We take our obligations under the convention very seriously. Immediately after signing the convention in May 2008, the United Kingdom withdrew all cluster munitions from operational service. That represented some 38 million sub-munitions. The United Kingdom then began the active destruction of these stockpiles in anticipation of ratification. I am pleased to be able to tell the House that so far we have already destroyed nearly two thirds of those stockpiles, or some 25 million sub-munitions. Under current plans, it is our intention to destroy the remainder by the end of 2013, or five years ahead of the deadline imposed by the CCM. This represents an early and dedicated effort to realise as quickly as possible, and in a safe, secure and environmentally responsible manner, our obligation to destroy munitions that are prohibited by the convention. We have shared the experience that we have gained and the lessons learned from that stockpile destruction programme with other signatories, and those countries have appreciated that advice and assistance.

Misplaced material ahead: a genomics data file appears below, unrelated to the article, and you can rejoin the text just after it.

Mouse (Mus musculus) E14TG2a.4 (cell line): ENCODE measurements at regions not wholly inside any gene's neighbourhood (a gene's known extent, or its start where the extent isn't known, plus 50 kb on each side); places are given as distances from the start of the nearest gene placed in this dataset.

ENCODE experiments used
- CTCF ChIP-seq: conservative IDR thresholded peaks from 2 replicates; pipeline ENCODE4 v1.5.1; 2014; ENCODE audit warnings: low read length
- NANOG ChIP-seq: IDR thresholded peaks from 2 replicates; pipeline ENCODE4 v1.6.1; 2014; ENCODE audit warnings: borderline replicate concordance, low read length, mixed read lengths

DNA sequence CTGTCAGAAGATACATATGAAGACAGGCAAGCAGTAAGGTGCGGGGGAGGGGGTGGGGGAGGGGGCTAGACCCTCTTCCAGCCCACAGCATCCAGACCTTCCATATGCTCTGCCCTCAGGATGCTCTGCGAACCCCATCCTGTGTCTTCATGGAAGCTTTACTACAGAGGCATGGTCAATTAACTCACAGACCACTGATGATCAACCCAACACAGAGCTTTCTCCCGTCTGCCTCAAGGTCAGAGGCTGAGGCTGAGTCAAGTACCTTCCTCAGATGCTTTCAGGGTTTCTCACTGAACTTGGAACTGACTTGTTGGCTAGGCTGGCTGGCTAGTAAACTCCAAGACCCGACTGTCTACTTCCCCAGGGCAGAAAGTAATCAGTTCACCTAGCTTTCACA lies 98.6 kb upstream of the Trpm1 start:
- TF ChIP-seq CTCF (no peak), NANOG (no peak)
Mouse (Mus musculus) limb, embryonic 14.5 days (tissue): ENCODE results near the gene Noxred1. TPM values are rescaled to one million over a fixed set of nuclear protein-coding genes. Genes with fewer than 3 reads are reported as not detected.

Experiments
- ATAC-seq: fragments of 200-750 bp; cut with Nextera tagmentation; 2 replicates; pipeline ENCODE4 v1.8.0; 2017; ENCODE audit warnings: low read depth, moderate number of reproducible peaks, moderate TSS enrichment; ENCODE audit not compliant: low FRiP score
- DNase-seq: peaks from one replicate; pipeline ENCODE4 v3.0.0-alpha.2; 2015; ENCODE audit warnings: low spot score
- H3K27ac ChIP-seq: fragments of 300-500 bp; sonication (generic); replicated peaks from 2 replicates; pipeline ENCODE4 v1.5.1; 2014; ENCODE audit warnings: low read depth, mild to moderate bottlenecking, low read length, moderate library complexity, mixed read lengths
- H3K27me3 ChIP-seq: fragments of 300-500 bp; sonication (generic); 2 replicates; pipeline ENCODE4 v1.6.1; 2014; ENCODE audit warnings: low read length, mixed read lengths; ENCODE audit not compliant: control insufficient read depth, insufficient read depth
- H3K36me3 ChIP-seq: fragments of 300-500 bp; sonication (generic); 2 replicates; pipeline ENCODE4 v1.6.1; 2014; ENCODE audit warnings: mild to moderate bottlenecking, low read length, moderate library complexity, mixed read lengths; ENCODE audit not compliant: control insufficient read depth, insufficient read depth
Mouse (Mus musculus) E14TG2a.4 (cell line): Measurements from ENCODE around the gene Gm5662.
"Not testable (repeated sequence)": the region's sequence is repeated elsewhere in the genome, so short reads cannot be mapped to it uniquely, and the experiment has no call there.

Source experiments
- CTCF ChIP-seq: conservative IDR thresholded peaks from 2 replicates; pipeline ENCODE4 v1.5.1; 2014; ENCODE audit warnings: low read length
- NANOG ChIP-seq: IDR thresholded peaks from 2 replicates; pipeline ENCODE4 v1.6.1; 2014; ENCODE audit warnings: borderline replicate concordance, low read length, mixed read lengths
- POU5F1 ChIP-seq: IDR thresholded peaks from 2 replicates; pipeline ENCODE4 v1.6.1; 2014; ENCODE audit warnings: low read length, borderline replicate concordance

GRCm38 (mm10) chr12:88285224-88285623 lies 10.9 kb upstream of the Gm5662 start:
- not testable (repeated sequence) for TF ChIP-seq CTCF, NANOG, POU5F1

At the same time, we have played a full role in delivering on our treaty obligations regarding international co-operation and assistance. Between 2010 and 2013, the United Kingdom will spend more than £30 million on mine action work. This includes the clearance of unexploded ordnance, including cluster munitions, around the world. In addition to this programme, we have allocated significant additional funding for mine action work in Afghanistan and Libya. The provision of this assistance is based on our published mine action strategy, which includes three main objectives: first, to release land affected by the explosive remnants of war so that it can make a measurable contribution to the socio-economic development of affected communities; secondly, to help Governments to take full responsibility for their national mine action programmes; and thirdly, to improve value for money in mine action.